Students from Sault Ste. Marie will see their science experiment soar into space this year.
Last summer, the nonprofit organization Higher Orbits hosted a camp called Go For Launch at Lake Superior State University. Space Shell6, a team of six middle and high-school students from Sault Ste. Marie, studied cellular respiration within Bermuda grass.
The team recently was announced as winner of the camp competition, and part of their prize is to have their experiment spend 30 days on the International Space Station.
Once their winning experiment is launched at the end of 2023, students will follow along with real-time results to monitor how their experiment stands up to life in space.
“I wasn’t sure if we were going to make it past the first competition, and now it’s going to space. It blows my mind still every single day; it’s unbelievable,” said team member Taylor Meilstrup, 14.
The experiment is scheduled to launch on a flight called Northrop Grumman, or NG20.
“It is a cargo resupply service flight to the International Space Station. It is currently targeting the fourth quarter of this year (for launch),” said Michelle Lucas, the founder and CEO of Higher Orbits Space Camp.
Lucas worked at NASA’s Johnson Space Center in mission operations for the International Space Station for more than 11 years. After gaining experience in the industry, she wanted to give back and so created Higher Orbits to get kids more involved in STEM activities. The Go For Launch program is a three-day camp where students meet an astronaut and conceptualize an experiment for use in space.
“The first day of the camp was getting to know everybody, building teamwork and meeting the astronaut,” said team member Zahraa Mahmud, 14.
Working with the astronaut is one of the most impactful parts of the camp for students.
“It’s really powerful when you can spend real time with one of these humans who has had the privilege of being a professional astronaut. The astronaut serves as a mentor for the entire event. It’s a great way for the students to make that connection but also feel comfortable to ask all the questions they could possibly have,” Lucas said.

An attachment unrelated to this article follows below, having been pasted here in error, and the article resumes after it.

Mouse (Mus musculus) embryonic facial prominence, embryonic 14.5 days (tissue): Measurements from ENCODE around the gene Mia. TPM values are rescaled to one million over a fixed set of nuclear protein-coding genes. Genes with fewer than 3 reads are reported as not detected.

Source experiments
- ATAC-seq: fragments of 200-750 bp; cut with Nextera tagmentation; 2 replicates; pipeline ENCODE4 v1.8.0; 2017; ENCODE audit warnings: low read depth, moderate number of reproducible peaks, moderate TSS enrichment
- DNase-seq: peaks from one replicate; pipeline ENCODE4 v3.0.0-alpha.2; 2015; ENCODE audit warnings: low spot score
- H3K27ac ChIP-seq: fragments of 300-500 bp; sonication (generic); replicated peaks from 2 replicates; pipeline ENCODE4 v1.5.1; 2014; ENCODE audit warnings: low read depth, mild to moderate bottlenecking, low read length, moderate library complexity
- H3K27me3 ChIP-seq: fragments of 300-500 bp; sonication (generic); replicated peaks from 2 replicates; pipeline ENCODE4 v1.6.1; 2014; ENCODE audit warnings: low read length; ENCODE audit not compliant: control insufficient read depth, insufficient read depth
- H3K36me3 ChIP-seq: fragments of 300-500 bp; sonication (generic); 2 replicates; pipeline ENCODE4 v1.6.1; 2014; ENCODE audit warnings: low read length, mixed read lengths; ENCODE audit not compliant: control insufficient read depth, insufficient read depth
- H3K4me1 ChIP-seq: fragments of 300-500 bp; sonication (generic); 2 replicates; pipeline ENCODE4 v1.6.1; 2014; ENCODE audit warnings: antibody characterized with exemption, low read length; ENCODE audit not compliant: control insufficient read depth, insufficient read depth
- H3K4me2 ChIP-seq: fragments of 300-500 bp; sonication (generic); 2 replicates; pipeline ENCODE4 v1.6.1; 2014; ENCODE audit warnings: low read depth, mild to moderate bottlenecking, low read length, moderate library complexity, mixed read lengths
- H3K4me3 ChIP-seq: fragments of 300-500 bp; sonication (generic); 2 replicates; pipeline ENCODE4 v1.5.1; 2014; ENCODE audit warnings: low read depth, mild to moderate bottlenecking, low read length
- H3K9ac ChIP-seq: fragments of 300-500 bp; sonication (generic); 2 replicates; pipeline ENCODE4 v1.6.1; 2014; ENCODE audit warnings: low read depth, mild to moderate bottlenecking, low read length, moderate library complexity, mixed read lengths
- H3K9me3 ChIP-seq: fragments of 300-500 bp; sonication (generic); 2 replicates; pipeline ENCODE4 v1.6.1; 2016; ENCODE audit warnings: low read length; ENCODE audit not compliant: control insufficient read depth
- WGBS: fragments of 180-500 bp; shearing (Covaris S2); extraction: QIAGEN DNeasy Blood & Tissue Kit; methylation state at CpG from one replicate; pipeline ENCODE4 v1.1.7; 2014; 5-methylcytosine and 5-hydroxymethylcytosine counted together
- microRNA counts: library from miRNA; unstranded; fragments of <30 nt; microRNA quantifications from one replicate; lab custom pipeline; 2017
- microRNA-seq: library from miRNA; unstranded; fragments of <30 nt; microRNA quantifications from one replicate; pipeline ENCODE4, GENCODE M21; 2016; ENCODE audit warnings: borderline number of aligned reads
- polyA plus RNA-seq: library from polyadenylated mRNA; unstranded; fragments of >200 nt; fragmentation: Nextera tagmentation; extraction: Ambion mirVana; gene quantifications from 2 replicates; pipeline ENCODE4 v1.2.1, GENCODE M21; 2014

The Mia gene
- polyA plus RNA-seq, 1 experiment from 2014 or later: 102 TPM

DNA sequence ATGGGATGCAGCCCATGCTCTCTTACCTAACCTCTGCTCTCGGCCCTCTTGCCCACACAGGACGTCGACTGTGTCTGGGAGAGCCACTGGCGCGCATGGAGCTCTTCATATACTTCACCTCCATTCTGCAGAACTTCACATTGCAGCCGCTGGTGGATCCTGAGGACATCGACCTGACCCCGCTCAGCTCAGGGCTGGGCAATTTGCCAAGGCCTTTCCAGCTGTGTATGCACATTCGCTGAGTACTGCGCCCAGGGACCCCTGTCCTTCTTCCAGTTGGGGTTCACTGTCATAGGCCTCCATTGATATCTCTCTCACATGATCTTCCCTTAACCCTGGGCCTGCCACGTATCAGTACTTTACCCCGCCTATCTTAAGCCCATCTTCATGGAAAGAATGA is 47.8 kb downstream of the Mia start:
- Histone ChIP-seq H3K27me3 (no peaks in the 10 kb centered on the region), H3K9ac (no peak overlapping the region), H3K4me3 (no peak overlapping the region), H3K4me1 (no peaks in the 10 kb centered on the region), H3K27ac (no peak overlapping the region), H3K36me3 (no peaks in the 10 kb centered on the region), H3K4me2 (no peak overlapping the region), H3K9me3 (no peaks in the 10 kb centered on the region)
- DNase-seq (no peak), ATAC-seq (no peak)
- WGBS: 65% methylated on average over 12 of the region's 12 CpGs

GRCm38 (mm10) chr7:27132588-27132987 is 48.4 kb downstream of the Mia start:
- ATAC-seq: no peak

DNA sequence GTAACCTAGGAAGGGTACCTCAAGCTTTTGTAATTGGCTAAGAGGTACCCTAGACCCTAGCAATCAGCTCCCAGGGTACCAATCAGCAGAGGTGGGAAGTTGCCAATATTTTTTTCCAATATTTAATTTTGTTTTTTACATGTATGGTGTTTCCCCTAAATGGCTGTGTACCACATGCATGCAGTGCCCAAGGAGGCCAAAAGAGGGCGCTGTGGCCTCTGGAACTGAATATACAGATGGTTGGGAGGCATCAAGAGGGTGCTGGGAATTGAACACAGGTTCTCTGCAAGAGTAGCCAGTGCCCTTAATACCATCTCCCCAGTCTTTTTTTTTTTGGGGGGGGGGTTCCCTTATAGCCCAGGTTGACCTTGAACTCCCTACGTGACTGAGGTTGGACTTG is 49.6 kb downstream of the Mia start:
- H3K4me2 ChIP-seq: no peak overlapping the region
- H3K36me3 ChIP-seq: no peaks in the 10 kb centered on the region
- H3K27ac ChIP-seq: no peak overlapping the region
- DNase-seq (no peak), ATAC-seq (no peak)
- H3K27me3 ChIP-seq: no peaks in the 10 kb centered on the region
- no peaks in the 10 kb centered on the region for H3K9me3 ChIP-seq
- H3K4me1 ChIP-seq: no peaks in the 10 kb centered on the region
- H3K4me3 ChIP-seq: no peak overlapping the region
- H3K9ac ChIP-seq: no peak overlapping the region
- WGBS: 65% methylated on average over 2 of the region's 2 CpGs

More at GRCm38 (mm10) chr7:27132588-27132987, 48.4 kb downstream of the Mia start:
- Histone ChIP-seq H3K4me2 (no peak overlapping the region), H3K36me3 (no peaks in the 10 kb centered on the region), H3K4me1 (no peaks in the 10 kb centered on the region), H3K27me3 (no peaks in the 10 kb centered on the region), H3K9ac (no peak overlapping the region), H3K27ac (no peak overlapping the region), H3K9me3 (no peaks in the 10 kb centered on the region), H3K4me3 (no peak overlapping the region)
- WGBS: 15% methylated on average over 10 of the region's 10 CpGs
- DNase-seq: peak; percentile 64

The second day of camp, students start brainstorming what their project will look like. SpaceShell6 decided to focus on growing cellular respiration. Cellular respiration is the process by which organisms combine oxygen with foodstuff molecules, diverting the chemical energy in these substances into life-sustaining activities and discarding as waste products carbon dioxide and water.
The students examined cellular respiration yeast, or C.R.Y. Typically, this cell model is used to study growth and regulation. The processes occurring in the yeast cells are similar to what would be going on in a human or animal cell. The requirements of the camp prohibited the use a vertebrae for the study, so the yeast cell model was chosen because it’s a single cell. The yeast doesn’t have a vertebrae and is easy to grow.
“We knew that we didn’t want to send any animals up in the space because that’s mean. But we still wanted to measure how life reacts in space,” said team member Siri Olson, 13. “We want to see if they can grow or if they die to measure how much grass only supports life.”
Zahraa added, “Our project focuses on growing cellular respiration using C.R.Y. in space. We have C.R.Y. in different amounts, similar to different amounts found in life. To do that, we need to provide oxygen for it, which is why we chose Bermuda grass. Since it only gets 30 days in space, Bermuda grass grows the fastest. So we decided to have that.”